But where is the riverbed leading me? Nowhere new. To a place I don’t want to go to any more. Not upward and out of there. 
But upward is the way I want to want to go.
So why won’t I start climbing again? Is it that I’ll simply move along the river bed until I find a place that looks like it might be easier to climb up? Is that what the spark that I got last year was – an easier starting point?
Or will I have to tell myself that there isn’t going to be an easier starting point, and that here is as good a place as any to try again, and begin the climb all over again?
But . . . if I don’t let myself fall now, I won’t have to have that conversation. If I hang on to where I am now, and keep reaching out until I find the next hand hold, then maybe I can keep going.
I just need to find whatever it is that got me started to push me that little bit further so I can find the next thing I need; to stretch my arm out just a little more to grab hold of the next hand hold.
I hope I find it soon.

P365 – Day 342 – running (Flashback Friday)

I thought I might try out the Flashback Friday concept and see how it works. I first saw the idea on Nicole’s blog a while ago and I think it fits in quite well with the ‘Past-Present-Future’ theme of my blog.
Ok, so today is actually Thursday, not Friday, but this is my blog and I make the rules around here, and if I say I can do Flashback Friday on Thursday, then I can.
Anyway, to kick off what might become a occasional series, today I’m going back to early December 2005 and reproducing an extract from my journal.
For a bit of background, several years ago I weighed 73.4 kg. For someone who is only 151 cm tall, this was somewhat* overweight. It was caused by a lifetime of unhealthy eating habits and many years of very little exercise. After Slabs and I moved to Tasmania in 2005, I made a decision that it was time to do something about my unhealthy lifestyle.
I improved my eating habits, ate a lot less, drank a lot less, and started to exercise. I started off by walking in my lunch breaks at work. This increased to walking in the mornings and, before I knew it, I’d started running.
This was a surprise to me because I’d always hated running and at school had struggled to run the couple of kilometres around the sports fields that had been required of us for phys ed and sports training. But I started off very slowly – one minute running, two minutes walking – and over about four months I built this up to being able to run for 45 minutes. And what was even more surprising was, I sort of liked it.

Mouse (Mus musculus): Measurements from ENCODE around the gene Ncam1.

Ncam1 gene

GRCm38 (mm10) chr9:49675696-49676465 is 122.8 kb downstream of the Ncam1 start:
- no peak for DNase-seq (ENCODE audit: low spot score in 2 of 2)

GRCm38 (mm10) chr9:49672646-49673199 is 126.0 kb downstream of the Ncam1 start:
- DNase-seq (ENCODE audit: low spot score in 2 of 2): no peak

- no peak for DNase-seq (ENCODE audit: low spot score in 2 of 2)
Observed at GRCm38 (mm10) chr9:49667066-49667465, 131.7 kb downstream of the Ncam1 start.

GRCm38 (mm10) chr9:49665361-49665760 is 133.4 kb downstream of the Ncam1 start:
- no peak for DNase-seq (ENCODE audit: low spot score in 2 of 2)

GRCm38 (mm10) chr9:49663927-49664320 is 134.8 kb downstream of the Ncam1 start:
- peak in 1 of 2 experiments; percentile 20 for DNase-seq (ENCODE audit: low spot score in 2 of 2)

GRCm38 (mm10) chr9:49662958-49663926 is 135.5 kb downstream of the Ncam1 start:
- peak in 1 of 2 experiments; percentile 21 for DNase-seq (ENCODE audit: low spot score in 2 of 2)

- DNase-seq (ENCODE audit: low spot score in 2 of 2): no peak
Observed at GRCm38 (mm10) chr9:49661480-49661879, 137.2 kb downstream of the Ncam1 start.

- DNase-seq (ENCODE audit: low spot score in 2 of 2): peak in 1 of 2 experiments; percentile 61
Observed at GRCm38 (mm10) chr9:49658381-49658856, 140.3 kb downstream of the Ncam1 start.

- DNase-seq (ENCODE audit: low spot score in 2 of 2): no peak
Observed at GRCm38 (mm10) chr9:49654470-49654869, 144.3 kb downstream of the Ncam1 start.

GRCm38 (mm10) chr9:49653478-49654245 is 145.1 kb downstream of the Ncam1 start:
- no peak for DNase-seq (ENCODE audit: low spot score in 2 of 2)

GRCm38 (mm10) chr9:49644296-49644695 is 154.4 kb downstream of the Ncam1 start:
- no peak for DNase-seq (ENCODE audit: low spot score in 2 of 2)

I felt great, looked pretty good and, for the first time in my life, felt like I was actually getting fit and healthy.
And this is what I wrote at around this time six years ago:

I’ve let myself go a bit this week, but still exercising, so it should be OK. I think ideally I’d like to lose five more kilos and get down to 51. That would be perfect, but I know that this month it’s going to be difficult with work lunches coming up. 

So I will set a goal of 51 kg by 13 February. 

This morning I did a 30 minute run (including ten sprints the length of the oval – what absolute torture, but at least not as boring as jogging around the streets the whole time.) I had plans to do the long walk tomorrow morning and run the first 30 minutes and see how long it took overall. But it is pissing down with rain (our roof is leaking, that’s how heavy it is) and the forecast is for rain all weekend. I can’t see myself getting up at any time to go out in that. No way.

And why, you might ask, have I chosen this particular flashback?
Well, I recently read about one of my friend’s achievements in completing a 10 km fun run recently. I felt really inspired by how well she had done, and thought to myself that six years ago my goal had been to complete a similar fun run.
(I stopped running when I got pregnant because the things the pregnancy hormones did to my body made it too uncomfortable to continue, so while I kept walking I also ate a lot, and I stacked on a lot of weight that I still haven’t managed to lose.)
I started thinking that if my friend can run 10 km, and I got close to it six years ago, why can’t I do it again? I seemed to have no incentive to get healthy again and was only too willing to remain in my lazygirl rut.
Earlier this week I had a bit of a moan about it on Twitter. How am I supposed to find time to do any serious exercise when I have a child, and I work and I try to keep the house clean, and I have so much gardening to do, and my lunch times are filled with doing errands so I don’t have time to even go for a walk, and, and, and  . . .
As usual, my tweeples were sympathetic and helpful, and I began to think that I might actually be able to do this and that just maybe now was the time to start.